PHILADELPHIA (AP) Facing a budget crunch, Gov. Ed Rendell has taken the unusual step of asking private vendors that do business with the state to voluntarily give back some of their profits. His request had few immediate takers.
Rendell did not say how much he hopes to save, but contends that businesses with state contracts should consider shouldering some of the burden of eliminating a $2.4 billion budget deficit.
”By and large, people who have done business with the state of Pennsylvania have done quite well. Pennsylvania is in a time of need, and he’s asking those same people to volunteer to give back 5 percent of this year’s contract,’ spokesman Ken Snyder said Friday.
Rendell, who offered the proposal during his budget speech to lawmakers Tuesday, will formally communicate his request to the vendors at a later date, Snyder said.
But vendors said they are unlikely to agree to any givebacks, arguing that their profit margins are too low to justify sending money back to Harrisburg.
The 500 member companies of the Associated Pennsylvania Constructors collected about $2.3 billion from the state last year for highway and bridge construction work. A 5 percent giveback would mean a whopping $115 million returned to the state treasury.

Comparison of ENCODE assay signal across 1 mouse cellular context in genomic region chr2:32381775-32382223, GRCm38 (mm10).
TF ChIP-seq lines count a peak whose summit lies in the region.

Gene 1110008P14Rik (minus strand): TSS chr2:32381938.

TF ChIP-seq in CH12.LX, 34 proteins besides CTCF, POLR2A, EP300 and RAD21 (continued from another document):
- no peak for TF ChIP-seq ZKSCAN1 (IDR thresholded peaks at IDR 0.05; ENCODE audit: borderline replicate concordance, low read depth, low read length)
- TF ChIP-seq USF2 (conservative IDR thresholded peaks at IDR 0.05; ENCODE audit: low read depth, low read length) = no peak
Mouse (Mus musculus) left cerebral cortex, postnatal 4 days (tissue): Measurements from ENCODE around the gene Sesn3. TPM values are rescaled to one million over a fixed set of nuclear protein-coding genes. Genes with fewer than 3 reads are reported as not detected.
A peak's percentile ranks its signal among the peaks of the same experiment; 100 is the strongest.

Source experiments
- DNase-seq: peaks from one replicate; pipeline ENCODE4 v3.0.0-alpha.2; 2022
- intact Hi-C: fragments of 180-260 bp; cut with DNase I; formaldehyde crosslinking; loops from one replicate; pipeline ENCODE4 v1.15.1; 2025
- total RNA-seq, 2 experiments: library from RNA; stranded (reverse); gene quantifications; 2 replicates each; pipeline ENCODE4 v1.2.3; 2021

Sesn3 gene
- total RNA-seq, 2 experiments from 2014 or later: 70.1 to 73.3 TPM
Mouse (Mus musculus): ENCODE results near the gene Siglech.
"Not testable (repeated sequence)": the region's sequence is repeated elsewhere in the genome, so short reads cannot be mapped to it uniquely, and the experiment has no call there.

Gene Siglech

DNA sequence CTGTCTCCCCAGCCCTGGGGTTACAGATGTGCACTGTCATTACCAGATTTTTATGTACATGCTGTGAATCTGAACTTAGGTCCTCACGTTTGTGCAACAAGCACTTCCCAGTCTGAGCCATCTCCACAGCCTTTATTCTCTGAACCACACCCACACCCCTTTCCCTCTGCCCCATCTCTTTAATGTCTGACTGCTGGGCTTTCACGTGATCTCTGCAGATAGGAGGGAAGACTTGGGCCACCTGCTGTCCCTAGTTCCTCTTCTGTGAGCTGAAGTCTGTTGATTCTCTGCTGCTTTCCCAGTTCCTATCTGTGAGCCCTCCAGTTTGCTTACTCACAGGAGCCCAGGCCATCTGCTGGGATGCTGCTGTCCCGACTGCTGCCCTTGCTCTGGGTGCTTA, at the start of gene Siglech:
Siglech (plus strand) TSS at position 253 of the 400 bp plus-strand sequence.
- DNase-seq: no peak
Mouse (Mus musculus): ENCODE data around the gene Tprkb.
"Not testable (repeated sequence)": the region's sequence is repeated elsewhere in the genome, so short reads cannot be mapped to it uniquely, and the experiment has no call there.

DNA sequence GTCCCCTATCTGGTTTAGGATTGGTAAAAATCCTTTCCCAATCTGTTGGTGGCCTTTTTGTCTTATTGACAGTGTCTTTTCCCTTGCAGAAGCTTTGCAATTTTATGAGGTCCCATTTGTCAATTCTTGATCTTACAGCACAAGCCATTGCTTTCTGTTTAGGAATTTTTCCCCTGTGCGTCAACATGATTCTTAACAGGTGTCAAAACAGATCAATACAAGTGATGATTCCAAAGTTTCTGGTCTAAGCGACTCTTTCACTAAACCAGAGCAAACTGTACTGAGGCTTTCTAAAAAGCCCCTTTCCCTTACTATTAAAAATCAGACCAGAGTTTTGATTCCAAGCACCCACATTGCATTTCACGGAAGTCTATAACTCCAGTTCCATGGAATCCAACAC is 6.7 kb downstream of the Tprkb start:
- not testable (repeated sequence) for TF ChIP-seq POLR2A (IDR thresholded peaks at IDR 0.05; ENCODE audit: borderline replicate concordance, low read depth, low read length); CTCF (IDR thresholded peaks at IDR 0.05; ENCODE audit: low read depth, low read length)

But Rendell shouldn’t count on the money just yet, industry officials said.
”This would essentially penalize private industry that does work for the commonwealth of Pennsylvania,’ said Ron Geist, the association’s vice president. ”If you elect not to do business with the (state), you’re not penalized.’
Highway contractors that count on a 5 percent profit margin would essentially be working for free if they accepted the Rendell proposal, he added.
Rendell’s $21 billion budget, passed by the House on Thursday and sent to the Senate, would cut spending by $1.6 billion and tap one-time revenues to help eliminate the deficit. But the budget does not assume any savings from vendor givebacks, Snyder said.
Still, that Rendell is even asking may be unprecedented. Millersville University scholar G. Terry Madonna believes he is the first governor in modern Pennsylvania history to ask for givebacks from private companies. And a spokeswoman for the National Association of State Facilities Administrators said she didn’t know of any other state making a similar request.
James Sanders, who sells commercial kitchen equipment, said there’s no way he could afford a 5 percent giveback, even if he wanted to. The 67-year-old owner of SW Food Service Equipment Co. of Philadelphia, who sold about $40,000 worth of equipment to the state last year, said his profit margin is a mere 3 percent.
”The markup is on the factory end,’ Sanders said. ”He should ask the factories for the kickback.’